Wow. Our experiment is off to a great start—let's see if we can finish it off sooner than expected.
CNN today announced that it would team up with the Tea Party Express to host a GOP presidential debate over Labor Day next year in Tampa, the site of the Republican National Convention in 2012. Sam Feist, CNN's political director, says the arrangement was designed to give undecided voters a way to educate themselves about "diverse perspectives within the Republican Party, including those of the Tea Party." It's not the first time CNN has partnered with the group. Earlier this year, CNN embedded with Tea Party Express on one of its bus tours, giving the group extensive coverage. But this joint venture is odd for two reasons.
Reason No. 1. The Tea Party Express isn't exactly a grassroots activist group. It's a political action committee created by longtime California GOP political consultants with the firm of Russo Marsh. The PAC has been criticized for raising gobs of money and spending most of it on the services of the consulting firm that founded it. Last year, grassroots tea party activists were up in arms over federal elections filings showing that the PAC had spent donor money lavishly, not on candidates, but on its operators. One particularly outrageous item, by tea party standards: a nearly $1,600 tab for a small meal at a fancy steakhouse in Sacremento. In 2009 almost $900,000 of the $2 million raised by the PAC went to Russo Marsh.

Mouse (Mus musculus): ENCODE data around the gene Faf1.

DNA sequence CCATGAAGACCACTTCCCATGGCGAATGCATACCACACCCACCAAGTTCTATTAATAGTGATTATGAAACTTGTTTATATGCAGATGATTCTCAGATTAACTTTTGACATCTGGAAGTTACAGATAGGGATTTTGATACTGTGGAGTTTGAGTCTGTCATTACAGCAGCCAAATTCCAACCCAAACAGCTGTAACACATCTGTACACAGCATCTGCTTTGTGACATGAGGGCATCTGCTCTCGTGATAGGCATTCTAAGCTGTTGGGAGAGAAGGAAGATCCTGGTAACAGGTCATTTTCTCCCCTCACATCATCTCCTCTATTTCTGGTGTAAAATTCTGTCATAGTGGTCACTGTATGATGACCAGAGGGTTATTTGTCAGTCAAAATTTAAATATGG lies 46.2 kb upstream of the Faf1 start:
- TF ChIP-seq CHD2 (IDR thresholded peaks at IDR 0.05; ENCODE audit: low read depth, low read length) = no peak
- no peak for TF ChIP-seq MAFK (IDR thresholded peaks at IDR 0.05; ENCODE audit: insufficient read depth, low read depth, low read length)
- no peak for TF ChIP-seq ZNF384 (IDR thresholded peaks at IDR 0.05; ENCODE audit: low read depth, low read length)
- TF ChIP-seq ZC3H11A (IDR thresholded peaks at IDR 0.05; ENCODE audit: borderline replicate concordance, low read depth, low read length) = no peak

Reason No. 2. TPE has a special relationship with one potential presidential contender: Sarah Palin. The PAC campaigned for Sen. John McCain and Palin in 2008—which was natural for a conservative, Republican-leaning outfit. But it went the extra mile for Palin after the election, running ads that thanked Palin for her service. (The ads didn't thank McCain.) The PAC's coordinator at the time explained that the group believed "there has been an absence of a pro-Palin cohort....This woman's reputation is going to be so damaged that she can never be a national political figure." He said that the goal of the ad was to "preserve her options." News outlets reported that the PAC founders hoped the ads would encourage Palin to run for president. This past year, TPE featured Palin at several of its events during the midterm campaigns. She helped kick off one of its bus tours at a rally in Searchlight, Nevada, where she slammed Sen. Harry Reid, who was in the midst of a tough reelection fight.
CNN's announcement of its unusual debate deal with TPE drew surprised reactions. Politico's Ken Vogel tweeted, "Can't remember a TV net collaborating w/ a PAC on a debate before." GOP consultant Mindy Finn tweeted, "Think CNN trying to build up their conservative street cred?" But the partnership is problematic. CNN, which promotes itself as a mainstream and straight-news outfit, is officially hooking up with an outfit that's been accused of astro-turfing and of cashing in on the tea party movement. And this group clearly has a bias toward Palin, who might be one of the participants in the debate. Can TPE be a neutral party in the 2012 GOP contest if Palin is part of it?
Given all these liabilities, should CNN have invited the Tea Party Express to join the "best political team on TV"? It seems that when it comes to which outfit has the most to gain from this arrangement credibility-wise, TPE has outfoxed CNN.